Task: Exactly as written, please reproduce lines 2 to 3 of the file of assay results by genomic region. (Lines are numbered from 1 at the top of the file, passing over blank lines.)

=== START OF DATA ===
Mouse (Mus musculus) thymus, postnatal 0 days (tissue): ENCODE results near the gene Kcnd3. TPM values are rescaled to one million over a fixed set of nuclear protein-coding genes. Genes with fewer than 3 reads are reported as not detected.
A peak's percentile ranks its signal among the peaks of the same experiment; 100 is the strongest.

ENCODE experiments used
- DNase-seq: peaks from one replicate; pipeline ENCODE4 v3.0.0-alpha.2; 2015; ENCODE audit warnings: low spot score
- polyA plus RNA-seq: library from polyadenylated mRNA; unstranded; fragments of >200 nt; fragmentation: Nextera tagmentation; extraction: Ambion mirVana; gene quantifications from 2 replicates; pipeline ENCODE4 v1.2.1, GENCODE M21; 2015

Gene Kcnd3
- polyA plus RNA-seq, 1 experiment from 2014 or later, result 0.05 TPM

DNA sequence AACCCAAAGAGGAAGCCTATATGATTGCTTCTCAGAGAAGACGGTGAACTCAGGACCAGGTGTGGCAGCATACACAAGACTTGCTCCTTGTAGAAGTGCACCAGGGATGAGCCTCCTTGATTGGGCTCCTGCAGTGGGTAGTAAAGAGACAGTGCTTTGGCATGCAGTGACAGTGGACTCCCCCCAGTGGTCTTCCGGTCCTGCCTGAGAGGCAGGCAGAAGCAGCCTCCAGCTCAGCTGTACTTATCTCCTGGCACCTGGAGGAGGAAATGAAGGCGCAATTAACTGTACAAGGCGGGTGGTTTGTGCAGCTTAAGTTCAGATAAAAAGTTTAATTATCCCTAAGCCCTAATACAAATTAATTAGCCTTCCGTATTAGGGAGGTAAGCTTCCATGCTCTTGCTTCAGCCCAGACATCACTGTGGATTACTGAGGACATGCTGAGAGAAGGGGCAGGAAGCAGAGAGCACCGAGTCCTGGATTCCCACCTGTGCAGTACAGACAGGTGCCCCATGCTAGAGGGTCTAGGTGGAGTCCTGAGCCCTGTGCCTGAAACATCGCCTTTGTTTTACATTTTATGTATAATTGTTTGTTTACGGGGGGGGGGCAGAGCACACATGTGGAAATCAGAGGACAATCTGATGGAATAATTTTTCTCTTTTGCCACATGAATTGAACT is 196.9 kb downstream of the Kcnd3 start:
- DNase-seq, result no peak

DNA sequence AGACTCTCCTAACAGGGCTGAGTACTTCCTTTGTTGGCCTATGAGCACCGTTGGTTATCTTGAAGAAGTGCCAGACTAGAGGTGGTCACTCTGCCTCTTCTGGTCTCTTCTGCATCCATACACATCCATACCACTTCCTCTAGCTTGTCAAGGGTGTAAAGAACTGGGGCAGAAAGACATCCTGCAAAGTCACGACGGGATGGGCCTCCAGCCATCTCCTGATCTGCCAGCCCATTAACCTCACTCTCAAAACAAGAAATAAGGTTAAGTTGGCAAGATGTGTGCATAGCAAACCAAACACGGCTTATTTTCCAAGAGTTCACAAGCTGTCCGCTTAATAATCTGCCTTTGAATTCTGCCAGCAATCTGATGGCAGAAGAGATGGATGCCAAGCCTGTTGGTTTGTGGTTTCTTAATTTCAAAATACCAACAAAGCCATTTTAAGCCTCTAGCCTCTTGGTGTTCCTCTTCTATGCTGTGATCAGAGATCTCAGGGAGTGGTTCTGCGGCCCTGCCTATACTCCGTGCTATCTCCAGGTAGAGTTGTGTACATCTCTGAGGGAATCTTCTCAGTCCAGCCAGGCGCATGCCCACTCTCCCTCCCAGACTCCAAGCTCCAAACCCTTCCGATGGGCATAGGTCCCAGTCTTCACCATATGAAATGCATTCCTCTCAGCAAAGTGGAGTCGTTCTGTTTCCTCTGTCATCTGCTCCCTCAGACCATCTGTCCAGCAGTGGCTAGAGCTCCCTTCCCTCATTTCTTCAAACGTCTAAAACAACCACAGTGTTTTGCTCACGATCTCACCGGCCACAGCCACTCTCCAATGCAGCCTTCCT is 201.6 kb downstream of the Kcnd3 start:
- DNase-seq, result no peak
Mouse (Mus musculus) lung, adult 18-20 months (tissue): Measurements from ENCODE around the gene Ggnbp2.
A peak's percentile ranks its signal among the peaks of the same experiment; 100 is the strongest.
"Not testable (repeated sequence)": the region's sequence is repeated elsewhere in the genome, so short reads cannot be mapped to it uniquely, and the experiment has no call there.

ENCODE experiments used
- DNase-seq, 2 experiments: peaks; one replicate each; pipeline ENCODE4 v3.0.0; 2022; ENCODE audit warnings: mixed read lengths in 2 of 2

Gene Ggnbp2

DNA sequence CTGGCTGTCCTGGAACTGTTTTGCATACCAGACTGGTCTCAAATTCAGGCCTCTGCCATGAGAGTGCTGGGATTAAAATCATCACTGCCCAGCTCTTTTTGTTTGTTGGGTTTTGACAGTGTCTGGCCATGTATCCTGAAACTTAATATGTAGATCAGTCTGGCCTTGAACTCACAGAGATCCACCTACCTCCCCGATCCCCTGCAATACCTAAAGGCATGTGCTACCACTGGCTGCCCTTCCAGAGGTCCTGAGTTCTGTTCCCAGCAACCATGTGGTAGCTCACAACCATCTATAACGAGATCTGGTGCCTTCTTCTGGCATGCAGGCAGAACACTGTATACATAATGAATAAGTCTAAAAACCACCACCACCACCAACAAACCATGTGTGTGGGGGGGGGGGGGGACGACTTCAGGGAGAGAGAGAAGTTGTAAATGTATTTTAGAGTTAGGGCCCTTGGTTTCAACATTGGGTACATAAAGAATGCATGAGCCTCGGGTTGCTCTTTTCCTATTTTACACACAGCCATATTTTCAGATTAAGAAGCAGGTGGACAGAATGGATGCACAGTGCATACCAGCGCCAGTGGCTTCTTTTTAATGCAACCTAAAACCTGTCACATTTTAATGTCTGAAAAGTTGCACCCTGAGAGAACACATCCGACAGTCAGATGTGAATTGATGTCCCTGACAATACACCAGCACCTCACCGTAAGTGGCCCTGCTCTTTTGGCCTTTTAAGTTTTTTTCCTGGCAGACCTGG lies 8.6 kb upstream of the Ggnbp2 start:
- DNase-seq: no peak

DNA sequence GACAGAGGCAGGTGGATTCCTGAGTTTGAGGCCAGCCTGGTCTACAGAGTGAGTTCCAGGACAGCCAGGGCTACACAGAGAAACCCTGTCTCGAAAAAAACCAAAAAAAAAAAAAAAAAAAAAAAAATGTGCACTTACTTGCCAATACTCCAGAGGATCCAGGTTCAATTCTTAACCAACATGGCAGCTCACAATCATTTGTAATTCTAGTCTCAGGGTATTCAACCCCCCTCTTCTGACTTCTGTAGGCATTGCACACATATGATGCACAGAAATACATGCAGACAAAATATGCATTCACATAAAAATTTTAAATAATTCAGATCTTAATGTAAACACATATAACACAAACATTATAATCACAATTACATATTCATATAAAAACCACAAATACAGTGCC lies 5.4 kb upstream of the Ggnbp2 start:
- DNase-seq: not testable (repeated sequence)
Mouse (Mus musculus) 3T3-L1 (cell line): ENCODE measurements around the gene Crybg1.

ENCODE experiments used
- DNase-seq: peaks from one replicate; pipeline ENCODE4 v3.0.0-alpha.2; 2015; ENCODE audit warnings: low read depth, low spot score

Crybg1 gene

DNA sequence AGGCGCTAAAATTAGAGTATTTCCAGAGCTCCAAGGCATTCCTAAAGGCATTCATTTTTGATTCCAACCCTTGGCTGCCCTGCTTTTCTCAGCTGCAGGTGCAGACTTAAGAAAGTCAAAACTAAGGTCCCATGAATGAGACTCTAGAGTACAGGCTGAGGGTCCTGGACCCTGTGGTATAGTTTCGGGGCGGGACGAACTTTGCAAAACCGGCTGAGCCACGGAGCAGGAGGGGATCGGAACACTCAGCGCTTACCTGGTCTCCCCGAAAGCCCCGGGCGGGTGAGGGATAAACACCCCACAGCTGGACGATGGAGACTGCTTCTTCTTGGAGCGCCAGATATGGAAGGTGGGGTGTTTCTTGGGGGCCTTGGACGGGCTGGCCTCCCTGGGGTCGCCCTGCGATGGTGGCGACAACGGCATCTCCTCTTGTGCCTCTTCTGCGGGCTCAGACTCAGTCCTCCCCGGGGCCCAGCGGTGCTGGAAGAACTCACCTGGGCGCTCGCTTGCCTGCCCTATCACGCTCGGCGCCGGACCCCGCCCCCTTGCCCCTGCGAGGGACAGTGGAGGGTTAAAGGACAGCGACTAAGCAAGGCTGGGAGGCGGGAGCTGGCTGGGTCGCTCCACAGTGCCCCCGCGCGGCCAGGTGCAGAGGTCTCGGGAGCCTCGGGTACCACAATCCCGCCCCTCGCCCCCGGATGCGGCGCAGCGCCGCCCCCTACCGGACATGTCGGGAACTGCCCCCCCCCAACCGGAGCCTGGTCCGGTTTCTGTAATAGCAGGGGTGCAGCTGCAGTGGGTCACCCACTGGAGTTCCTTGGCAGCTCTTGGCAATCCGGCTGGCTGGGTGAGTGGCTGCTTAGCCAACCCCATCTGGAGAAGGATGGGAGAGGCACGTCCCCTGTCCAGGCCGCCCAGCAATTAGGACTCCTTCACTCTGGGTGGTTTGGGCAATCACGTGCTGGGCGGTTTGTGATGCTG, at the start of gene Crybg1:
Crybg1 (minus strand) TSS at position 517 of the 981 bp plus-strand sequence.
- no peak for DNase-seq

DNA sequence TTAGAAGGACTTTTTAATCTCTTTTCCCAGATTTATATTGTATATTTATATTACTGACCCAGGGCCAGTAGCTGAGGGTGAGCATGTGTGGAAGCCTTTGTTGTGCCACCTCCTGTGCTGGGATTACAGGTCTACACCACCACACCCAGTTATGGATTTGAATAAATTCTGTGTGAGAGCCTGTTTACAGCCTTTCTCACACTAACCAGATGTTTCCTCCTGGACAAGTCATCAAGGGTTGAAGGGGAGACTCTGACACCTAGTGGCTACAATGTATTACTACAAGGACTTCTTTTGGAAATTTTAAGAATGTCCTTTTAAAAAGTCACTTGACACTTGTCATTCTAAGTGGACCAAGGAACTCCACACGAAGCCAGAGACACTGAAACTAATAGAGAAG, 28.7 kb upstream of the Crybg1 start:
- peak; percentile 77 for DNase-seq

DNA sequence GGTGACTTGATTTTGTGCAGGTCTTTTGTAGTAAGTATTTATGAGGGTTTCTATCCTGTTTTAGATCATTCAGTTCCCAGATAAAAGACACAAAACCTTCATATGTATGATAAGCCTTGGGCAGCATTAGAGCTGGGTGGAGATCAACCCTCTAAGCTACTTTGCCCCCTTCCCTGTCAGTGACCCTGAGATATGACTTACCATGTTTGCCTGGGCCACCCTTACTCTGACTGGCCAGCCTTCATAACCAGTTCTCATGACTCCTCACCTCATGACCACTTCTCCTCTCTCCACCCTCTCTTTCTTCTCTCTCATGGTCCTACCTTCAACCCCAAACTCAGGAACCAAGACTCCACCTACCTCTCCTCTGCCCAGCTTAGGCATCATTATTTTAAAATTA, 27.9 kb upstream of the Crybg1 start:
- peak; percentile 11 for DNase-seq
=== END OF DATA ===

A peak's percentile ranks its signal among the peaks of the same experiment; 100 is the strongest.

ENCODE experiments used